Over the years, people have been using different techniques to navigate across the world. Traditionally, people used to depend on landmarks and stars to travel between different locations, while compasses and maps helped them from getting lost. The discovery of the Global Positioning System (GPS) made people no longer have to rely on these traditional positioning techniques to find their way around.
History of Global Positioning System (GPS)
GPS also is known as the Navstar project started in the year 1973 and became fully operational in 1994. This system is funded and run by the United States Department of Defence. Originally, this system was intended for military purposes only but was made available to public use on completion of the project.
GPS consists of a network of 24 active satellites located nearly 20000 kilometers above the Earth’s surface. Each satellite broadcasts different signals which can be tracked by a GPS receiver on earth, which are then analyzed by the GPS receiver to determine its precise location. The signals operate in all weather conditions but can’t penetrate through solid objects, so GPS receivers perform best when they have a clear view of the sky.
GPS contains a control segment that has a system of tracking stations located around the world. The master control facility is located at Schriever Air Force Base in Colorado. Its receivers come in all different shapes and sizes, are widespread, and are affordable. Today, GPS receivers can be found in watches, phones, tablets, computers, cars, and a wide variety of other devices. This segment consists of:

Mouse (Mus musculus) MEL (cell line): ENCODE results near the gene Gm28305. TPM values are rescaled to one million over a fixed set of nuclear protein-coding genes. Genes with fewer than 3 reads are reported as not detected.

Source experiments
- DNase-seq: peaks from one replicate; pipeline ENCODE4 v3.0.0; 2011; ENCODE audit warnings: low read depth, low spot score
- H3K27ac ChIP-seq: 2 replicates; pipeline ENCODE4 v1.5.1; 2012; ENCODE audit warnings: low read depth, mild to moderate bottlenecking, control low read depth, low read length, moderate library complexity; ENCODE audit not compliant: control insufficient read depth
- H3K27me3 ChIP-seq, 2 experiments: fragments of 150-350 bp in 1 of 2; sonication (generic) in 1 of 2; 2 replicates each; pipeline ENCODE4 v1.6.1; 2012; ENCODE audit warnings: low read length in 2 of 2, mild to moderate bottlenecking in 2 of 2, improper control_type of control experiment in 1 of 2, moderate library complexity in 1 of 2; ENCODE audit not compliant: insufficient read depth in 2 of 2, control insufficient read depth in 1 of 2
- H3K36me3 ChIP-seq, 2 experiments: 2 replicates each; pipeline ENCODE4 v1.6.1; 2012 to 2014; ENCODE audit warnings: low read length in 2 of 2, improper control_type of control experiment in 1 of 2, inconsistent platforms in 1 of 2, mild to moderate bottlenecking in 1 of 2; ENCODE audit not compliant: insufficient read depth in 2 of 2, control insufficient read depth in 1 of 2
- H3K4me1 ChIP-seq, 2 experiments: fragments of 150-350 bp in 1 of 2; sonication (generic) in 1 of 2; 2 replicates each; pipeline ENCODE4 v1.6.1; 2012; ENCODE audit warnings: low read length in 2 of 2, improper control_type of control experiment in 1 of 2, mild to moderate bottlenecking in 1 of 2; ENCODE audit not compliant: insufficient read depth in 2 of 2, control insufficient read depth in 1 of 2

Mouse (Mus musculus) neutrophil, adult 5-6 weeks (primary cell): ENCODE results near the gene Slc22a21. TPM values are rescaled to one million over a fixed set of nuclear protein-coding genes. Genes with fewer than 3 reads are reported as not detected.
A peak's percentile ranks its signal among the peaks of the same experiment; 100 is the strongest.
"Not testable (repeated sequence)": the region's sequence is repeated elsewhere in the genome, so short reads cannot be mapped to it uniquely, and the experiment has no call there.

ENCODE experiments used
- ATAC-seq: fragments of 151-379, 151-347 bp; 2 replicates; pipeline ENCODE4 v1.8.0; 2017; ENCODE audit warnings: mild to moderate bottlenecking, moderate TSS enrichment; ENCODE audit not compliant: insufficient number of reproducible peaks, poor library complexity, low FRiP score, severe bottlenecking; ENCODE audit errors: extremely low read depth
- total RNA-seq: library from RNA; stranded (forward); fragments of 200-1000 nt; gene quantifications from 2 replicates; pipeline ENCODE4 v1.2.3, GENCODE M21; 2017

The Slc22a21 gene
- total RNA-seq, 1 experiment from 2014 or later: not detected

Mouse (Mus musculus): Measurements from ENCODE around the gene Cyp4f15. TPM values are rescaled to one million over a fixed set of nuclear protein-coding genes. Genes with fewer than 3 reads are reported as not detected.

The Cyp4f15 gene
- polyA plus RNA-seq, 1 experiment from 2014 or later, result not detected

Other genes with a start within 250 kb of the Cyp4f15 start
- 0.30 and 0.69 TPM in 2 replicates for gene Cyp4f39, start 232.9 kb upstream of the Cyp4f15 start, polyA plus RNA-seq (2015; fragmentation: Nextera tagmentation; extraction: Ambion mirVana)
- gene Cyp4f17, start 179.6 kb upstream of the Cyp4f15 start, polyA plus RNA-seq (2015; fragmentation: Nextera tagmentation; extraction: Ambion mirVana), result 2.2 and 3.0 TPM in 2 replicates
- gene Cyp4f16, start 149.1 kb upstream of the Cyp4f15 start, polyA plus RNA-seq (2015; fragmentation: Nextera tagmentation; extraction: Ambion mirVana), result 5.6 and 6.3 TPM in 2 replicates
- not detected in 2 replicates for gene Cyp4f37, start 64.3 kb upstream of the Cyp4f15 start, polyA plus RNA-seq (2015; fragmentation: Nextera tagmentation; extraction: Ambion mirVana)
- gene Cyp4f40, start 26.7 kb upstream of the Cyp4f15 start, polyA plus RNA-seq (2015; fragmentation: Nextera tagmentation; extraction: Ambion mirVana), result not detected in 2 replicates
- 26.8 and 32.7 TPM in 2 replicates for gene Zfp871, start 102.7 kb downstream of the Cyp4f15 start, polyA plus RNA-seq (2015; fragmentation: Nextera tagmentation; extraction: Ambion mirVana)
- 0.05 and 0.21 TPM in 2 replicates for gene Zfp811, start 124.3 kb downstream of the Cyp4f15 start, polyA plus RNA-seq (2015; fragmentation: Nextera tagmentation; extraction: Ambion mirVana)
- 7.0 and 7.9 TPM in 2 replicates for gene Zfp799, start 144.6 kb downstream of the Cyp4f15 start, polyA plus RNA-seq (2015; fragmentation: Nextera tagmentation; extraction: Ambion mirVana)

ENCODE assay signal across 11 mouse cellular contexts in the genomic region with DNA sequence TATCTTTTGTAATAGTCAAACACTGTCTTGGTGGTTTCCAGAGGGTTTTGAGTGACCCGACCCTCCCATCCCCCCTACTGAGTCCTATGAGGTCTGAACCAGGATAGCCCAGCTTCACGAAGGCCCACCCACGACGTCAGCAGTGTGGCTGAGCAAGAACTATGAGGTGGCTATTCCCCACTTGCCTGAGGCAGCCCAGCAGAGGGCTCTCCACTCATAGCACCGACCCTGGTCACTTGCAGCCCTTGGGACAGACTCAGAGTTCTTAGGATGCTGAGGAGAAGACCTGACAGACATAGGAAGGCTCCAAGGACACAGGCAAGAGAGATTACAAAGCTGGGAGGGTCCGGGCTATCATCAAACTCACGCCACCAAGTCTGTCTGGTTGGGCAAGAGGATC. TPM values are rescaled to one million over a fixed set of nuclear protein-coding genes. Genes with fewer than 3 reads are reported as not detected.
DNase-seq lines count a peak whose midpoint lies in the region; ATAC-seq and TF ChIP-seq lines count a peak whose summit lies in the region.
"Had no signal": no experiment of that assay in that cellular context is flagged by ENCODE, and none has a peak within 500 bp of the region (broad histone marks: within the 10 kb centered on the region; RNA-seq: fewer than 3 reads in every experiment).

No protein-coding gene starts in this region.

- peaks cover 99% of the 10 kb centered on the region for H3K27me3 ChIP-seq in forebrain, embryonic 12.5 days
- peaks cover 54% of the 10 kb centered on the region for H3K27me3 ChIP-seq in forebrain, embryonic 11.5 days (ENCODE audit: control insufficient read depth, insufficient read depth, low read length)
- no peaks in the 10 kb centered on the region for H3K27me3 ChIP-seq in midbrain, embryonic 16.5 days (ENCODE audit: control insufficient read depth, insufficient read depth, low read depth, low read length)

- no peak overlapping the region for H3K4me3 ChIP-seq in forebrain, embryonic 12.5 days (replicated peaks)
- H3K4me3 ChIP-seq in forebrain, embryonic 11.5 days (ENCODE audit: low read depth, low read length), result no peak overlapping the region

- A master control station
- An alternate master control station
- Six dedicated monitor stations
- Four dedicated ground stations
The GPS user segment has a user segment and GPS receivers. These receivers transform SV signals into velocity, position, and time estimates. It needs four satellites to measure the Four dimensions of X, Y, Z, and time. GPS receivers are helpful in navigation, time dissemination, positioning, and some other research. Navigation is the key function of GPS. It is useful for ships, aircraft, and even ground vehicles.
Fast Facts on Global Positioning System (GPS)
- GPS became fully operational in 1994.
- It may be free for the public to use but it costs nearly 2 million dollars for the US government.
- GPS receivers can determine your position anywhere on the Earth. Including the oceans.
- A normal GPS satellite travels nearly 14000 km per hour.
- These signals can travel through most of the plastics, but cannot pass through wood and concrete.
If you wish to learn more physics concepts with the help of interactive video lessons, download BYJU’S – The Learning App.